PTIC Jakarta, led by the Philippine Commercial Attaché Jeremiah C. Reyes, discussing possible areas of cooperation with the Indonesia Product Assurance Agency (BPJPH), headed by Professor IR Sukoso
PTIC Jakarta, led by the Philippine Commercial Attaché Jeremiah C. Reyes, discussing possible areas of cooperation with the Indonesia Product Assurance Agency (BPJPH), headed by Professor IR Sukoso

JAKARTA, INDONESIA – The Department of Trade and Industry (DTI), through the Philippine Trade and Investment Center (PTIC) in Jakarta, DTI Export Marketing Bureau (EMB) and Philippine Trade Training Center (PTTC) Global MSME Academy, hosted a webinar on business opportunities for halal products and services in Indonesia under its new halal regulations on 24 June 2020.

To maintain the momentum in the global halal ecosystem and further economic cooperation with Indonesia, the DTI held the online event to gain better understanding of Indonesia’s halal regulations and engage partner government agencies in Indonesia for a possible mutual economic cooperation between the two markets. The webinar also tackled various government to government (G2G) and business to government (B2G) mechanisms as options for international cooperation.

The webinar’s speaker, Head of the Indonesian Halal Product Assurance Agency (BPJPH) Professor IR Sukoso, discussed the export and import regulations of Indonesia under the Law No. 33 of 2014 and stressed that the Indonesian government welcomes the opportunity to explore areas of cooperation with the Philippines in the promotion of halal-certified products and services.

DTI Undersecretary for the Trade Promotion Group, Mr. Adulgani Macatoman opened the event and affirmed that Indonesia remains an important trade partner of the Philippines, with a long history of cooperation in various sectors. “Although we have significant value of trade on food with Indonesia, we want to maximize it even more by exploring opportunities in Halal. Indonesia is home to more than 200 million people and the first requirement of the consumers is Halal especially for food, pharmaceuticals, cosmetics and personal care products,” he added.

DTI EMB Director Senen Perlada during his presentation stressed that the G2G mechanism is the most effective way. “The most straightforward way to solve halal certification issues is to have a government to government agreement. We really need to capacitate our certifying bodies, so that they are in line with the bilateral agreements with the countries we are dealing with,” he explained.

Philippine Commercial Attaché Jeremiah C. Reyes and BPJPH Head, Professor IR Sukoso
Philippine Commercial Attaché Jeremiah C. Reyes and BPJPH Head, Professor IR Sukoso

Jakarta-based Philippine Commercial Attachè Jeremiah Reyes also echoed the need to enter into a Memorandum of Understanding (MOU) with Indonesia. “We have been in talks with Prof. Sukoso a few times regarding the initial draft that is now submitted for review to the Philippine Halal Export Board. Consultations with stakeholders are ongoing, particularly with the private sector because at the end of the day, we don’t want the process to be burdensome to any of us, especially to the private sector,” he said.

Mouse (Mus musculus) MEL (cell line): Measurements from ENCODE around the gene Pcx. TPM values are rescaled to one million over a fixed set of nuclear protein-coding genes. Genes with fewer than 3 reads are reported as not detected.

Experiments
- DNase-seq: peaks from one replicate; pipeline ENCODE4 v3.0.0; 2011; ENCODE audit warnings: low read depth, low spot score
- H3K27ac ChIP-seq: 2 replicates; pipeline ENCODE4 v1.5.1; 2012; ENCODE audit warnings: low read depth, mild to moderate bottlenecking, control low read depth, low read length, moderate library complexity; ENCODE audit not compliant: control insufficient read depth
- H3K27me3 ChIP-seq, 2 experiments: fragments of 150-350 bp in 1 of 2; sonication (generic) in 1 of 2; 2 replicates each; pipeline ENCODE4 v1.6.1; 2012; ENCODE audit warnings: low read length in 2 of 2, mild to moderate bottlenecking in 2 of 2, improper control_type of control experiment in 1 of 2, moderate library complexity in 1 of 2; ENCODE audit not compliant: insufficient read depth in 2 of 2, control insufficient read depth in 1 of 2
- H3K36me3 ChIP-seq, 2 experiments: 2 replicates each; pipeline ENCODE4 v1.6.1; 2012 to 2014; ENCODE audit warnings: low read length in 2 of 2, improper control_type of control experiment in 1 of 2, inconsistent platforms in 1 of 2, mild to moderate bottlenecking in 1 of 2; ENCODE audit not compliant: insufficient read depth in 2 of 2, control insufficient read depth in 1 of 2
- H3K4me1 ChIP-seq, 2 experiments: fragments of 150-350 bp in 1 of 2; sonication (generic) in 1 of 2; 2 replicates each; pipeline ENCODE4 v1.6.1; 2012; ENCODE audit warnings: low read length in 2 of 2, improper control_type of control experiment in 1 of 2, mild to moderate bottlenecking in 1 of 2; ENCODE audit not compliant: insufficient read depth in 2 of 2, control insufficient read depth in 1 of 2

Indonesia is the world’s largest Muslim country with more than 260 million consumers and where 87.2 percent of its total population practice the Islamic faith. In October 2019, the Indonesian Ministry of Religious Affairs) issued the Regulation on the Implementation of Halal Product Assurance (the regulation), two days before the Halal Law (Law 33/2014) came into effect on 17 October 2019. With 244 articles, this massive ministerial regulation serves as the technical legal basis of halal product assurance comprising of wide range of regulations including halal application procedures, examination agency registration, labelling, administrative sanctions, renewal mechanisms, international cooperation, among others.  Prior to this, under Indonesia’s Law 33/2014 passed in October 2014, halal certification was on a voluntary basis.

Since 2018, the Philippine government, through the DTI and PTIC Jakarta, has been actively pursuing an MOU and a mutual recognition agreement (MRA) with the Indonesian government. The MRA was also tacked during the Seventh Meeting of the Philippines-Indonesia Joint Working Group (JWG) for the implementation of the MOU on trade, investments, handicrafts and shipping of the two economies on August 25 and 26, 2019.

An MRA between Philippines and Indonesia means that each government’s halal accreditation body would recognize each other’s compliance with the MRA requirements and eliminate the need for repeated conformity assessment activities. This will result in facilitating trade between the countries due to the mutual acceptance of the conformity assessment results and reduce discriminatory treatment between imported and domestic products that require halal certificates.

This webinar and the continuing negotiations on the MOU and MRA on halal certification are part of the DTI’s strong push to promote halal-certified products and services in global markets, in support of the Philippine Halal Export Development and Promotion Program enshrined in R.A. 10817.

RA 10817, otherwise known as the Philippine Halal Export Development and Promotion Act of 2016, provides a comprehensive set of objectives, targets, strategies and activities for the growth of halal industries producing or providing products, processes and services and resulting to increased exports of halal products.

With this law, the Philippines intends to play a significant role in the global halal ecosystem by expanding its coverage to include not only the food sector but also halal services, such as tourism, logistics and Islamic finance and increase market access starting from the neighbor Muslim-majority economies.♦

Date of Release: 2 July 2020